How to Install Java On Debian 8/9/10

Java is one of the most popular programming languages used to build different kinds of applications and systems. Applications developed in Java are scalable, flexible and maintainable.

In this article ,we`ll explain how to install Java(OpenJDK or Oracle Java) on Debian Linux system.

Oracle Java Licensepermits only non-commercial use of the software, such as personal use and development use.

The default Debian 10 repositories include OpenJDK 11 packages.

Step 1. Install OpenJDK on Debian

First,update the packages index and install the OpenJDK 11 JDK package.type the following command:

sudo apt update
sudo apt install default-jdk

JRE is included in the JDK package. If you need only JRE, install the default-jrepackage.

Once the installation is complete, you can verify it by checking the Java version:

java -version

The output will look something like this:

openjdk version "11.0.3" 2019-04-16
OpenJDK Runtime Environment (build 11.0.3+7-post-Debian-5)
OpenJDK 64-Bit Server VM (build 11.0.3+7-post-Debian-5, mixed mode, sharing)

Now,you have successfully installed Java on your Debian system.

Step 2. Install Oracle Java on Debian

The following steps describe how to install Oracle Java 11 on Debian.

Import the PPA public key and enable the repository with the following command:

sudo apt-key adv --keyserver hkp://keyserver.ubuntu.com:80 --recv-keys 73C3DB2A
echo 'deb http://ppa.launchpad.net/linuxuprising/java/ubuntu bionic main' | sudo tee /etc/apt/sources.list.d/linuxuprising-java.list

Once the repository is added, update the packages list and install the oracle-java11-installer package by typing:

sudo apt update
sudo apt install oracle-java11-installer

You will be prompted to accept the Oracle license.

Verify the installation by running the following command which will print the R version:

java -version
openjdk version "11.0.3" 2019-04-16
OpenJDK Runtime Environment (build 11.0.3+1-Debian-1bpo91)
OpenJDK 64-Bit Server VM (build 11.0.3+1-Debian-1bpo91, mixed mode, sharing)

Step 3. Set the default JDK version

If you have multiple Java versions installed on your Debian system you can check what version is set as the default one by typing the following command:

java -version

To change the default version use the update-alternativescommand:

sudo update-alternatives --config java

The output should look something like this:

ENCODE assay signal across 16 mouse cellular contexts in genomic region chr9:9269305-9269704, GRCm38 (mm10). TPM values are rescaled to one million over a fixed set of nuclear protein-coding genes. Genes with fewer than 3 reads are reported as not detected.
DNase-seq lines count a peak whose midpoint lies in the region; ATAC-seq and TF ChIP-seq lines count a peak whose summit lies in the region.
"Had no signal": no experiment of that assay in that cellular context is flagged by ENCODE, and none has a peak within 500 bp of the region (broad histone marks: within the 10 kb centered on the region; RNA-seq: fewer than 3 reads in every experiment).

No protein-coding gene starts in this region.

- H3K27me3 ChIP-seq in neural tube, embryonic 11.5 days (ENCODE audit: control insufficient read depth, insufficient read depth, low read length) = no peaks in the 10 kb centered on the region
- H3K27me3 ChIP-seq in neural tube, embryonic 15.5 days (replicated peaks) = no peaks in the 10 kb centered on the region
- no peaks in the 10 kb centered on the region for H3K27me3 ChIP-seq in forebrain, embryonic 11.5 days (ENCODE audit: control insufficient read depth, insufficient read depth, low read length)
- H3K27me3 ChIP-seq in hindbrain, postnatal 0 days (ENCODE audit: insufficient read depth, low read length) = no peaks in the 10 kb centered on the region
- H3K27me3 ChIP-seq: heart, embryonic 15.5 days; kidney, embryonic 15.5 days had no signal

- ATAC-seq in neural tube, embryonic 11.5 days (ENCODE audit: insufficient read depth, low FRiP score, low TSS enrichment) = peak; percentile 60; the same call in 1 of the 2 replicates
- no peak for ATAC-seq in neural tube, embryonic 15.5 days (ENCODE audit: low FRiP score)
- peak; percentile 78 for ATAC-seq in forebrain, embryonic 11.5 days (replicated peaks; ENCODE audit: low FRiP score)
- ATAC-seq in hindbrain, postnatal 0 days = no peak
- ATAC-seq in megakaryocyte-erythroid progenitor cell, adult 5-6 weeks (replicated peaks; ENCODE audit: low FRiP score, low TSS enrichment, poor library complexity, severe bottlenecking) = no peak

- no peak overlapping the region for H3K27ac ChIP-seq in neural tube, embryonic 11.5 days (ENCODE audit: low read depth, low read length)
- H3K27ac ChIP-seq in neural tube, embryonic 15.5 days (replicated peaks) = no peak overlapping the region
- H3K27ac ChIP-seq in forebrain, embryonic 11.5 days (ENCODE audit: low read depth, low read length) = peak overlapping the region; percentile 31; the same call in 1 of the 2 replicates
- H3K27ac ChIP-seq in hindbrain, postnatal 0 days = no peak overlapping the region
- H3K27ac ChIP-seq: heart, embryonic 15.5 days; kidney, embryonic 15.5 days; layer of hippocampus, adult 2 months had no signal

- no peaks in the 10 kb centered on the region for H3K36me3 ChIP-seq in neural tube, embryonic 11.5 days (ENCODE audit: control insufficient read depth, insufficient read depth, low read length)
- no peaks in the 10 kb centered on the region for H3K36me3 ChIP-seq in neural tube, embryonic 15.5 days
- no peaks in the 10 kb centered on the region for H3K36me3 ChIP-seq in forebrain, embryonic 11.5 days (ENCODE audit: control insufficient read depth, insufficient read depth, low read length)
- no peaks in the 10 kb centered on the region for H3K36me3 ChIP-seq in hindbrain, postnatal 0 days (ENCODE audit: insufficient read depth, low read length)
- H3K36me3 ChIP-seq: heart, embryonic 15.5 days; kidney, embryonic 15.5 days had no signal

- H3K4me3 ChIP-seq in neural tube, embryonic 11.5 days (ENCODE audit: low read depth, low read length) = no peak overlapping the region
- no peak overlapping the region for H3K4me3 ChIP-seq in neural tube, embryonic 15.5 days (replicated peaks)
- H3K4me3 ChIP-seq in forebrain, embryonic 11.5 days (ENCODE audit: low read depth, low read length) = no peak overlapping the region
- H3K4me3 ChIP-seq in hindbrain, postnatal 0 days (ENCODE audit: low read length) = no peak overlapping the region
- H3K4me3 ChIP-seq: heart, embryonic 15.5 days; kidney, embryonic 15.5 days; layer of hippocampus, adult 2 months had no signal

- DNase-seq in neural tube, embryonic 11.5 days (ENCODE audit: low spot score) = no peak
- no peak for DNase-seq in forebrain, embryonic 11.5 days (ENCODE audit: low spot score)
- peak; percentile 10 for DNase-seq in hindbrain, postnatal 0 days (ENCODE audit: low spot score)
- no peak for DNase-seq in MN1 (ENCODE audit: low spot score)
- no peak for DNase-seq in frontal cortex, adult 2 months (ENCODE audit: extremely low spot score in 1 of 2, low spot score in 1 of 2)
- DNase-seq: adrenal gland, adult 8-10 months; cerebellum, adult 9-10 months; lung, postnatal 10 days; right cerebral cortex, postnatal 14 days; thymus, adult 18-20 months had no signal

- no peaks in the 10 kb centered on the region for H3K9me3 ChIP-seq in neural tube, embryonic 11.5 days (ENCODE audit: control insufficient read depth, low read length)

There are 2 choices for the alternative java (providing /usr/bin/java).

  Selection    Path                                                Priority   Status
------------------------------------------------------------
* 0            /usr/lib/jvm/java-11-openjdk-amd64/bin/java          1111      auto mode
  1            /usr/lib/jvm/adoptopenjdk-8-hotspot-amd64/bin/java   1081      manual mode
  2            /usr/lib/jvm/java-11-openjdk-amd64/bin/java          1111      manual mode


Press <enter> to keep the current choice[*], or type selection number: 

You will be presented with a list of all installed Java versions. Enter the number of the version you want to be used as the default and press Enter.

Step 4. Configure Environment Variable

To find where Java is installed use sudo update-alternatives --config java command.

sudo update-alternatives --config java

Edit the /etc/environment file, typing the following command:

sudo vim /etc/environment

/etc/environment is a system-wide configuration file, which is used by all users. If you want to set the JAVA_HOME variable on a per-user basis then add the line to the .bashrc or any other configuration file which is loaded when the user logs in.

If you want to set JAVA_HOME to the OpenJDK 11 path add the following line, at the end of the file /etc/environment:

JAVA_HOME="/usr/lib/jvm/java-11-openjdk-amd64"

For changes to take effect use the source command:

source /etc/environment

Verify that the JAVA_HOME environment variable was correctly ,type the following command:

echo $JAVA_HOME

You should see the path to the Java installation:

/usr/lib/jvm/java-11-openjdk-amd64

Step 5. Uninstall Java

You can uninstall Java package installed with apt command.

For example, to uninstall the default-jdk package,type the following command:

sudo apt remove default-jdk

Conclusion

In this article,You have learned how to install Java on your Debian linux system.you can try it on you Debian linux Server.If you have any questions or thoughts to share, don’t forget to leave a comment to reach us.

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